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Planning is the Past; Co-Creation is the Future

Over the last two years, I’ve facilitated about 20 planning meetings across a range of industries and disciplines and have completely changed my perspective on what makes for transformative planning. Ask me five years ago, when I was responsible for a large organization, and I would have said the three keys to an effective planning […]

Over the last two years, I’ve facilitated about 20 planning meetings across a range of industries and disciplines and have completely changed my perspective on what makes for transformative planning. Ask me five years ago, when I was responsible for a large organization, and I would have said the three keys to an effective planning session are a tight agenda, detailed prep documents, and ample team bonding time.

I’ve now witnessed first-hand that the most productive planning meetings – those that lead to the most creative thinking and ultimately the most significant market impact – are the ones characterized by more listening, more thinking, less prep and less paper. 

My new critical success factors for transformative planning:

Take the time to make the time.

Truly transformative thinking takes time – the team needs to warm up if you will. I’m currently reading a book by Jenny Odell called How to Do Nothing. She cites a 1991 lecture where John Cleese (of Monty Python) listed the five factors required for creativity:

1.    Space

2.    Time

3.    Time

4.    Confidence

5.    Humor

Note that time is listed twice. If your business is currently in “8% YOY growth” mode, a one-day planning meeting may be most appropriate. If you’re intent on transforming your space, or standing up a new organization, or tackling a different customer segment, a multi-day thought-provoking session may be more in order. If you think your team is too busy to take three days off from day-to-day work to think (as someone recently suggested to me), I offer you this: do you have time not to?

Don’t sweat the prep (of documents).

Instead of writing decks, spend your prep time collaborating with your team on crafting a thoughtful agenda. Note each section with “questions to ponder” before the meeting. If you must have paper, limit it to a couple of pages of thought-starters before each section. I’ve also found that if a third-party asks each participant ahead of time what he/she views as a successful meeting, you’ll be prepared to navigate any perspectives that may differ from your own.

Although it may seem efficient, individual work before the meeting, attractively packaged in a long presentation, typically restricts the group to “at the margins” thinking and discourages break-through creativity. If you want out-of-the-box thinking, don’t create a box.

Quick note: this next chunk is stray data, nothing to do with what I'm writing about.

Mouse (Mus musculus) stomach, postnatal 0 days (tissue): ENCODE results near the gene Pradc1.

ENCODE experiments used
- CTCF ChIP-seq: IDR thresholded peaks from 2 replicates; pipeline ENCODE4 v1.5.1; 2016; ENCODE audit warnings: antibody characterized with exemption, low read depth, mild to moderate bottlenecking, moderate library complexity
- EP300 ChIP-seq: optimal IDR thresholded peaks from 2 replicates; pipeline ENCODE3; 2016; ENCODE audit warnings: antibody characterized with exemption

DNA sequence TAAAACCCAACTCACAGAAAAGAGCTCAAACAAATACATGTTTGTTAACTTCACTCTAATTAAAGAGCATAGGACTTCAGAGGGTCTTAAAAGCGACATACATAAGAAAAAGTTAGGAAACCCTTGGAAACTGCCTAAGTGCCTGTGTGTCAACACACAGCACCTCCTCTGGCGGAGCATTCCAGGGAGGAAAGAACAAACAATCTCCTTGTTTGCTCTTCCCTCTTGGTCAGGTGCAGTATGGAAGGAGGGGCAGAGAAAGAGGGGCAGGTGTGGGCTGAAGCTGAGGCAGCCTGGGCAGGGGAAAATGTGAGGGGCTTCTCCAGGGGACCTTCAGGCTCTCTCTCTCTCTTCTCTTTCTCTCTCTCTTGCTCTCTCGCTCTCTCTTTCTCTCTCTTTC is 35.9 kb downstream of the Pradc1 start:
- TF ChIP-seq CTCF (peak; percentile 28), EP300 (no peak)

Co-creation is the name of the game. 

Co-creation – asking questions and deeply listening for solutions rather than coming in with a strong point of view – can be scary for many leaders. I acknowledge the fear (of potentially wasting two days with a ticket to nowhere) but point you to the massive upside: co-creation leads to more transformative solutions, a deeper understanding of the “why” across the team, commitment to work as one, and more real team bonding than any dinner or Broadway show. Decide at the outset whether a “tell” or a “co-create” session is more appropriate for where you are in your business. Never try to hide “tell” meetings in “co-create” clothing. If you’re ready to co-create, consider having a third-party facilitator, so you can be an active participant with your team (rather than running the show).

Just a few weeks ago, I worked with a marketing organization to co-create a mission statement — one that meant something. We were faced with a significant challenge. For a good chunk of time, we meandered. Then the leader of the group, who had been standing at the back of the room profoundly listening, perfectly encapsulated the spirit of the team’s discussion into one statement. It became the meeting’s “A-HA” moment and the yardstick against which to evaluate priorities the following day.

It’s best to sleep on it.  

A proven best practice to support creative thinking is to break up your meeting into chunks and incorporate overnight “homework.”Front-load the hard stuff, encourage the team to sleep on meeting discoveries (maybe inspired by a one-page summary of the day’s discussion and some thought-provoking questions), and come back to re-work the next morning. Even if you only have one day set aside for the session, I recommend two half-day chunks, so your team members’ brains can work while they sleep.

Commit to the next right actions, immediately.

If creative thinking doesn’t drive behavior, it’s a waste. Rather than waiting until you have time to package everything perfectly and develop the 12-month roadmap, commit to the next right actions in the room. Then, send out a meeting summary within 24 hours of the session. The 24-hour turnaround will keep the momentum going, and prevent you from generating too much paper.

You are much more likely to arrive at creative, transformative plans if you ditch the planning session. Give yourself permission not to have to know everything and co-create instead. (But, feel free to keep the dinner and the Broadway show.)

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